Though the chair itself is fairly modest in its outward appearance, it is just one of a handful of known pieces with the label of the prolific and well-known craftsman, making it an important inclusion in the exhibition.
The Dietrich American Foundation loan includes two other pieces marked by their maker, including a Windsor fanback armchair made in Philadelphia between 1755 and 1760 that bears the brand of Thomas Gilpin (1700-1766). Not only is the chair the only Windsor in the exhibition but Gilpin is also recognized in the exhibition as having been one of the first known Philadelphia makers to mark or brand his chairs. The chair retains traces of its original green paint under later black and red-painted surfaces.
A chest of drawers is signed by William Beakes III (1691-1761) and attributed to Burlington County, N.J., 1721. Beakes, a Quaker joiner in the Delaware Valley, apprenticed with joiner William Till (1676-1711) in Philadelphia until 1711. His signature appears in an inscription on one of the upper drawers, “Sarah Thorn her Draws/made by Wm Beakes this 14 of 12 mo 1720.” [The seeming discrepancy between 1720 and 1721 is explained by the difference between Julian calendars, used at the time, and the Gregorian calendar currently in use.]
Stokes, speaking from the vantage point of having been able to thoroughly examine each piece from the Dietrich American Foundation, notes that several successive generations that owned the chest – descendants of Sarah Thorn – all wrote their names on the chest.
Other pieces in the exhibition offer evidence and tantalizing glimpses of provenance. A diminutive walnut high chest features a paper label glued to the backboard of the upper case that reads, “This chest of drawers was made for Sarah Pleasants in about the year 1780.” The Pleasants were a prominent Quaker family, and the exhibition asserts that this object helped acclimate Sarah to the “function and fashion of domesticity in Eighteenth Century Philadelphia.”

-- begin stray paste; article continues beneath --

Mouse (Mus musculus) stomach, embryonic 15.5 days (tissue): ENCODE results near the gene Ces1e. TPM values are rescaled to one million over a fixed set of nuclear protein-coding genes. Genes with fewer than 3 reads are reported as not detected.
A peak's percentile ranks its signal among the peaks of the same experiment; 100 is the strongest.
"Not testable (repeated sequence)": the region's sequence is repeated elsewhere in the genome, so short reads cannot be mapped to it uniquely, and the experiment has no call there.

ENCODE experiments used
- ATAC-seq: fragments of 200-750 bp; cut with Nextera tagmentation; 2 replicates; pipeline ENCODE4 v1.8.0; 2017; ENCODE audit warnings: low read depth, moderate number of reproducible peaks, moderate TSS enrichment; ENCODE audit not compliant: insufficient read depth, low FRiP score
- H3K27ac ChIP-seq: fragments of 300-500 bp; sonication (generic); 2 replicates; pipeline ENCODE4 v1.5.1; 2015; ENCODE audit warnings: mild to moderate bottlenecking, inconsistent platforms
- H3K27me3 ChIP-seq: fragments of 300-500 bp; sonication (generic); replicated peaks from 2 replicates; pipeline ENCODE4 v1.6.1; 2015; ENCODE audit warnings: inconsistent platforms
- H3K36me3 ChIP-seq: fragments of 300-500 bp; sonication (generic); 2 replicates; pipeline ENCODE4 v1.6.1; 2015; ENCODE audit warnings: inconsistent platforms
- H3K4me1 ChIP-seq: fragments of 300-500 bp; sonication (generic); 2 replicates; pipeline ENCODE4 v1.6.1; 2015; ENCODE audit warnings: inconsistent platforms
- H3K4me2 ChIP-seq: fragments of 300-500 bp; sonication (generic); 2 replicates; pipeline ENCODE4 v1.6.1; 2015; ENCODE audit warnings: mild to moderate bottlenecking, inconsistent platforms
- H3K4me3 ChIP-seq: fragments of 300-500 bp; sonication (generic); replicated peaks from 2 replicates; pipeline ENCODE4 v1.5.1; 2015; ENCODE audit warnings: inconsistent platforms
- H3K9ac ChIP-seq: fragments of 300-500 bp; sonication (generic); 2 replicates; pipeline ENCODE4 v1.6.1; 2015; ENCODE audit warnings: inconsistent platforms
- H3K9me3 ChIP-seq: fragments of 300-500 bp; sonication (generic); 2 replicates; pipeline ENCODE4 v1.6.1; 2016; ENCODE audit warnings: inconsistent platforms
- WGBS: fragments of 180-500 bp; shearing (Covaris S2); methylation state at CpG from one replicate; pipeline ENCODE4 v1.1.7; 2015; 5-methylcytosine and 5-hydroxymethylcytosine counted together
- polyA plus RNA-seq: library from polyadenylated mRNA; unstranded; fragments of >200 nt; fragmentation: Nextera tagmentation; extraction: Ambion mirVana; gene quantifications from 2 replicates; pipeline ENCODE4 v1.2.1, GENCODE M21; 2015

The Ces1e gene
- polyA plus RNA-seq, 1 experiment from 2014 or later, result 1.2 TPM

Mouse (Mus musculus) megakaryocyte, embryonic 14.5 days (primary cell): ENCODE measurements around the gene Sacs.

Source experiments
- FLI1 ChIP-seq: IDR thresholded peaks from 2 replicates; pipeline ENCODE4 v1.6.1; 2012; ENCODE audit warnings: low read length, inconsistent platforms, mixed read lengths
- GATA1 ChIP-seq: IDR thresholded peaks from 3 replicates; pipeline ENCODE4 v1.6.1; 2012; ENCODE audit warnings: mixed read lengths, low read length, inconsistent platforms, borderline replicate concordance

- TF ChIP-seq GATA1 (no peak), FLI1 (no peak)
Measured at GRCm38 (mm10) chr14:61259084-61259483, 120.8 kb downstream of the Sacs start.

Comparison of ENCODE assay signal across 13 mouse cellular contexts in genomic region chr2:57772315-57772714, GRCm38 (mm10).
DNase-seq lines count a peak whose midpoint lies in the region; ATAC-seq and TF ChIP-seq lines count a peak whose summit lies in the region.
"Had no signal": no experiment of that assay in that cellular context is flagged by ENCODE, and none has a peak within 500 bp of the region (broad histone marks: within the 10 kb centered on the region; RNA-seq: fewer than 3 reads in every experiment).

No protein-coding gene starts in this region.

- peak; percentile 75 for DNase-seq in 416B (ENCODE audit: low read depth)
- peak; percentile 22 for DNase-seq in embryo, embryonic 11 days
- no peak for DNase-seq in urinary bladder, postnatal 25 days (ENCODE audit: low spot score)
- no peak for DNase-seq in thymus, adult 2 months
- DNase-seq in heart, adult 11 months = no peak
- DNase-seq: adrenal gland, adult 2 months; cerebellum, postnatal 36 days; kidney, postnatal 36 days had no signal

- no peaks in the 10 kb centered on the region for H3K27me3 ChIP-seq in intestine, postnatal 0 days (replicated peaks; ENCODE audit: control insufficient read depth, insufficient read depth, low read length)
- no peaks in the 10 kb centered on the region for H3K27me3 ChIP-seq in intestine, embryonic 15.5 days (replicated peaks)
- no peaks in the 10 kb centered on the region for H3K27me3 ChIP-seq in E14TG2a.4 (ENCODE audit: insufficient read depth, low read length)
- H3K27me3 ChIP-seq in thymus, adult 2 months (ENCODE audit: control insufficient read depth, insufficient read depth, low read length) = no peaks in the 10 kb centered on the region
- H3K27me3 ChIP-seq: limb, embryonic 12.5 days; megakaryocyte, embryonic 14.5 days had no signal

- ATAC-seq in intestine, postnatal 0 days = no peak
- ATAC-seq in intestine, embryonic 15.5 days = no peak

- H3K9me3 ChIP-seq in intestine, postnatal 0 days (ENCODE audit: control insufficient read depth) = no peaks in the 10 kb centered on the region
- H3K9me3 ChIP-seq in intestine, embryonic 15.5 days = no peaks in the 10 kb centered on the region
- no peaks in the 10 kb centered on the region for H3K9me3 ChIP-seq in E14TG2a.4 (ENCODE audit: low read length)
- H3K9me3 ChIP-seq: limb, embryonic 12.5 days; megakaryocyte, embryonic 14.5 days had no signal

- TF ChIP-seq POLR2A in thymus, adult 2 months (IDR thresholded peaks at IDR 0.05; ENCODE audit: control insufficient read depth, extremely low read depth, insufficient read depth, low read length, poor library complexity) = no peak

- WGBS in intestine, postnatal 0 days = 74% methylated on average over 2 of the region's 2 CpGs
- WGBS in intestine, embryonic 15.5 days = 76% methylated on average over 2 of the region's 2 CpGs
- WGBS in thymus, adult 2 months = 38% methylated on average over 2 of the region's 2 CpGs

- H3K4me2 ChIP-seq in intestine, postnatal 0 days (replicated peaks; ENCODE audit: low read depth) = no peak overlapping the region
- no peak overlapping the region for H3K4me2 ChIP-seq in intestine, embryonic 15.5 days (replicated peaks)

“Parrish,” the name branded on the rear seat rail of a Philadelphia-attributed mahogany side chair with pendant tassel that dates to circa 1765-75 suggests the name of an early owner, while the Roman numeral “III” stamped on the front indicates it was part of a set.
The carving that is a cornerstone of Philadelphia craftsmanship is witnessed on eight examples in the exhibition, including two chairs with tassel backs, both third quarter Eighteenth Century, an early, circa 1745-55, walnut compass-seat side chair with shell-and-scroll carved crest and inset carved shell on the crest rail, not to mention a side chair with carving attributed to the Garvan Carver is brought into particular focus in its period setting at Historic Trappe.
“What distinguishes our exhibition is that, within a furnished house museum that gives the original context to the pieces, one of the remarkable things we experienced installing it, is the pieces have incredible carving that become so much more defined when you see it in a room with windows and natural light. It’s a hugely different experience to viewing chairs in a museum with overhead lighting. The Dietrich furniture is the last stop on the tour after seeing the rooms furnished as the Muhlenberg family lived there; it puts it all into context,” Minardi explains.
The presence of a wainscot chair is exciting for Minardi, who said that while there are quite a few extant examples, most are in museums so not very accessible. “There are really important academic and historical connections between Philadelphia and rural regions that can’t be understated and are exciting to me.”
While a closing date for “All Sorts of Chairs and Joiner’s Work: Pennsylvania Furniture from the Dietrich American Foundation” has not yet been set, Minardi says the exhibition will be on view through 2023. Tours are available by appointment starting in March.
Historic Trappe’s headquarters is at 301 West Main Street. For information, www.historictrappe.org or 610-489-7560.